Receiving the “TCP/IP has reached the security limit imposed on the number of concurrent TCP connect attempts” error in event viewer for Event ID 4226? A limit was first imposed back in XP SP2, with a concurrent connection limit of ten different connections per one second. Although most users won’t notice a difference in network activity if it’s increased, there is a registry value that can be set to zero to disable the maximum number of connections allowed.

This would be helpful for anyone using a download manager or torrent program that allows many simultaneous connections at once. Follow along below to find out what to do about this and the easiest method of accessing the registry key.

Edit the registry manually to disable connection limits

Open “regedit” and navigate to “HKEY_LOCAL_MACHINE\SYSTEM\CurrentControlSet\services\Tcpip\Parameters.”


Alternatively, download and unzip RegJump to run “regjump.exe HKEY_LOCAL_MACHINE\SYSTEM\CurrentControlSet\services\Tcpip\Parameters” from the same directory as the downloaded executable. This will open the specified key automatically without having to drill down through all the folders in the registry. RegJump can be used in any instance that require the registry like when removing the arrow from shortcut icons.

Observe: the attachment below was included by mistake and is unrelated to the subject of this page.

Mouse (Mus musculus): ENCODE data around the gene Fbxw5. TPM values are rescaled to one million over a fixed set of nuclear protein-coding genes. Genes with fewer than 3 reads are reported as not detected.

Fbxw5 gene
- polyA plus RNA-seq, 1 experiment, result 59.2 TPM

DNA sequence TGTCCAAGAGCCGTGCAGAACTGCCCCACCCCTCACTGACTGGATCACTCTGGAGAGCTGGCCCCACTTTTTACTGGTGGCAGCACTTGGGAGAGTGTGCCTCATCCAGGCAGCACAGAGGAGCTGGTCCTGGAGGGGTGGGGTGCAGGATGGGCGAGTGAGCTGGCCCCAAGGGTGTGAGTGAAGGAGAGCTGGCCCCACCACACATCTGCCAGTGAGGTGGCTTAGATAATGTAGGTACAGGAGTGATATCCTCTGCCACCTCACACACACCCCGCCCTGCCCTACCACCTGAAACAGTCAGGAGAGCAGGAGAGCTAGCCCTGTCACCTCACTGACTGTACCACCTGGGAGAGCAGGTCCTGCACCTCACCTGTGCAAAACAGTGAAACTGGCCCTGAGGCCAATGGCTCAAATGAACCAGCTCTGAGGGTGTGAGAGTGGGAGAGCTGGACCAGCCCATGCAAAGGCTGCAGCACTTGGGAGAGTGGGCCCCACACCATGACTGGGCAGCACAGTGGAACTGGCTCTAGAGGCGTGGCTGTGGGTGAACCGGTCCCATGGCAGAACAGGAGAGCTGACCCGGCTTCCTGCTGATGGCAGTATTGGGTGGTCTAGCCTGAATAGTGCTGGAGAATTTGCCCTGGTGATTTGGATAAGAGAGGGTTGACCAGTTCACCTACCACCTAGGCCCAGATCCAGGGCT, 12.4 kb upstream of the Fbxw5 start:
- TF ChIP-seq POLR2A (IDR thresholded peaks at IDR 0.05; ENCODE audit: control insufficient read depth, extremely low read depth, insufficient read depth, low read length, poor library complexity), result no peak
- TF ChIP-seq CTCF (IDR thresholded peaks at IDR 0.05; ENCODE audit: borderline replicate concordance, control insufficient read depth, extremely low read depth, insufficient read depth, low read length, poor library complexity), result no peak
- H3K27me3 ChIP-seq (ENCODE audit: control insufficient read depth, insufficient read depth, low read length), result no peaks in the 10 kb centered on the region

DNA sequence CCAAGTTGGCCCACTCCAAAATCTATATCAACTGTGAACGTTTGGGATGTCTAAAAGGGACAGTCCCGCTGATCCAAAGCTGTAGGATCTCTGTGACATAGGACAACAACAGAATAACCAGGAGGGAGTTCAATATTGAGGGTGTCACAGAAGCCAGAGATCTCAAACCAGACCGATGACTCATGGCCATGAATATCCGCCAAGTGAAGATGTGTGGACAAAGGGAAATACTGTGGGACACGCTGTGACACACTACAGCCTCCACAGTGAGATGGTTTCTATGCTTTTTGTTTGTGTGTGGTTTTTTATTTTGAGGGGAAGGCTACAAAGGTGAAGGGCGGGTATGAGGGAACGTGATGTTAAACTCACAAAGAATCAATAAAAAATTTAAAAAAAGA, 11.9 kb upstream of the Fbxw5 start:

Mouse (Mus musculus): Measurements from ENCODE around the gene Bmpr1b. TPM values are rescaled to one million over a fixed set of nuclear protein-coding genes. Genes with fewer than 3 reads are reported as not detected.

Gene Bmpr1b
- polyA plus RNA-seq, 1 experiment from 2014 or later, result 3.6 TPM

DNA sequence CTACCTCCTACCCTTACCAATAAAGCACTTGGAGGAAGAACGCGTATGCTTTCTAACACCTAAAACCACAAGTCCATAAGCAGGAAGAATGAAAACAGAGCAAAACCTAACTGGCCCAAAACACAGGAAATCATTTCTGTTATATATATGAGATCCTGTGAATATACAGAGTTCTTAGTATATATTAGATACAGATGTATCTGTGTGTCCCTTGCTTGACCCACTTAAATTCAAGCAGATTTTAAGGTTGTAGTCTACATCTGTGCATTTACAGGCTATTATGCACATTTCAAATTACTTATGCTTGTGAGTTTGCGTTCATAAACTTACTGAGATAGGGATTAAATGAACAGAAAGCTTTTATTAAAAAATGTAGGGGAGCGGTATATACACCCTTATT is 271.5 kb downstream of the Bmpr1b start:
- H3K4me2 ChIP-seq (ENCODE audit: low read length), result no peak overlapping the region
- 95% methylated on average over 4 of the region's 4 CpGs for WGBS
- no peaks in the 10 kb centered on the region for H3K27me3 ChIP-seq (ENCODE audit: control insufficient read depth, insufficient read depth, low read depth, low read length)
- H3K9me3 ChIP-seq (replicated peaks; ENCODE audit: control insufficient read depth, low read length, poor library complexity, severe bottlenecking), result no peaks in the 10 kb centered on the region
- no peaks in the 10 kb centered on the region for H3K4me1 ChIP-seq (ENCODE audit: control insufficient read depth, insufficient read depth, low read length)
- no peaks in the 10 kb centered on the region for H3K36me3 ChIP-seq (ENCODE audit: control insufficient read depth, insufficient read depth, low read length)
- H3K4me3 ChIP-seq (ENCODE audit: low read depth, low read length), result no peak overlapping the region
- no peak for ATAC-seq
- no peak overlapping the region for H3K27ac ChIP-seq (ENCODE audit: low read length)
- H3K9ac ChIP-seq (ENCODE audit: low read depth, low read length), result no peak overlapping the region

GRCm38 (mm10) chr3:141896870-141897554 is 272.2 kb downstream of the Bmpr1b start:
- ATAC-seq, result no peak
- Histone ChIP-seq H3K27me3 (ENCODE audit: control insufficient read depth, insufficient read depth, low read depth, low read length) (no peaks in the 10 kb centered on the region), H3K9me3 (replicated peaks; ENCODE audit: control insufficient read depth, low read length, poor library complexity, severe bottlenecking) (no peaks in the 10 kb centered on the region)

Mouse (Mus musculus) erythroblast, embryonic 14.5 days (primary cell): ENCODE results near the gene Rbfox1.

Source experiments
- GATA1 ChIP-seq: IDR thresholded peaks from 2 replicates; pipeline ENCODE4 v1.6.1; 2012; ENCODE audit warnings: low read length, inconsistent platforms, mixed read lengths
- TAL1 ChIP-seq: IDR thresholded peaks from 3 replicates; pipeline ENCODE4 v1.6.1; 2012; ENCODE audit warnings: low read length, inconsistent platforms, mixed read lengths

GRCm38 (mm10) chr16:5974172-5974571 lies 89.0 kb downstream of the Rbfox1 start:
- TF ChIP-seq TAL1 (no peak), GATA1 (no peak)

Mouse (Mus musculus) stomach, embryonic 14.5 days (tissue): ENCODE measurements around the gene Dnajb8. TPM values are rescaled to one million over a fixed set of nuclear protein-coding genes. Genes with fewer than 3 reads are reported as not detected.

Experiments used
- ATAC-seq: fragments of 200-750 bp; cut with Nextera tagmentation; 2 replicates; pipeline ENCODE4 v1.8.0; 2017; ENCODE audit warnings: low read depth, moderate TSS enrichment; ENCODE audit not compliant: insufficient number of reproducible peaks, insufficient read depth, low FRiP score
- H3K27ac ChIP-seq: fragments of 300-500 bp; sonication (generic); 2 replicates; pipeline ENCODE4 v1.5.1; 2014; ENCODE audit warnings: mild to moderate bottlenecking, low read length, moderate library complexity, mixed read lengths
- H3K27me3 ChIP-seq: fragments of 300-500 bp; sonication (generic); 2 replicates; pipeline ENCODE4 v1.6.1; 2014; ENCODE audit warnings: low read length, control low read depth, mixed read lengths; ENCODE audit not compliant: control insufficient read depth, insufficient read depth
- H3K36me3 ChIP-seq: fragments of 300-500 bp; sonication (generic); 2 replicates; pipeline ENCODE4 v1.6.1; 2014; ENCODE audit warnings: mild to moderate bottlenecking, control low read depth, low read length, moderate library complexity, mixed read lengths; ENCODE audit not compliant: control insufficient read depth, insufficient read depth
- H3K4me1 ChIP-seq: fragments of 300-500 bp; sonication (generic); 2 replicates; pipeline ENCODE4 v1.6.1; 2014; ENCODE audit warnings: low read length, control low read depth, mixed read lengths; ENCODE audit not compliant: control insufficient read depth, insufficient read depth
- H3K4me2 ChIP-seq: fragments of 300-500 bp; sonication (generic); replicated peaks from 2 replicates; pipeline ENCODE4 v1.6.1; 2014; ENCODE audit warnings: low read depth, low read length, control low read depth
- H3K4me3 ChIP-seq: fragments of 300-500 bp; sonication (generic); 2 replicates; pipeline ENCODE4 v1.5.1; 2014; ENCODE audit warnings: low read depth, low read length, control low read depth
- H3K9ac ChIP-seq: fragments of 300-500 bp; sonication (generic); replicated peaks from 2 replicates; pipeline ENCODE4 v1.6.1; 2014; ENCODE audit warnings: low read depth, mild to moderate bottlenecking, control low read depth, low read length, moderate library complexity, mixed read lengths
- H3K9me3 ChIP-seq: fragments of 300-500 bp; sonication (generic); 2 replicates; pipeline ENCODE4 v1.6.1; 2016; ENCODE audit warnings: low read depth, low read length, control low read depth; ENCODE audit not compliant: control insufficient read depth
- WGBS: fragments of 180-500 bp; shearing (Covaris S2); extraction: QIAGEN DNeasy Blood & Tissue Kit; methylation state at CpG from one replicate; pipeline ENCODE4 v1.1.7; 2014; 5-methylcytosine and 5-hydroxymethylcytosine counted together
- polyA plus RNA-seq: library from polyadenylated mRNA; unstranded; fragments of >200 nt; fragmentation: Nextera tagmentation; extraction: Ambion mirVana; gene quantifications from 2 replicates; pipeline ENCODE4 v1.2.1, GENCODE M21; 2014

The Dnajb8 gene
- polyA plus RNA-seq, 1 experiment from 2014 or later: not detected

Find and open “EnableConnectionRateLimiting” to set the value data to zero.


To ensure the connection limit is not set, create the DWORD value and set it to zero if it doesn’t already exist.


Note that no reboot is required for changes to take effect.

Execute a file to disable connection limits

There always seems to be a way to automate a manual task and this is no exception. Like when we explained how to pin a folder to the Start menu in Windows 7, open a text editor and enter the following commands:

Windows Registry Editor Version 5.00

[HKEY_LOCAL_MACHINE\SYSTEM\CurrentControlSet\services\Tcpip\Parameters] “EnableConnectionRateLimiting”=dword:00000000

When this value is enabled, or set to one, events will populate back in as Event ID 4226. Windows will begin calculating the speed rate of newly created TCP connections and block anything over ten that’s attempting to be established. Set it to zero if you download torrent files and would like to maximize the number of concurrent connection sessions available at any given moment.

If it’s speed you’re having issues with, and this hack didn’t improve it, consider tweaking browser settings in Chrome or Firefox and clean up junk files in Windows.

Download the registry file.

Safe Download: This registry file is located on the TechNorms Google Drive account.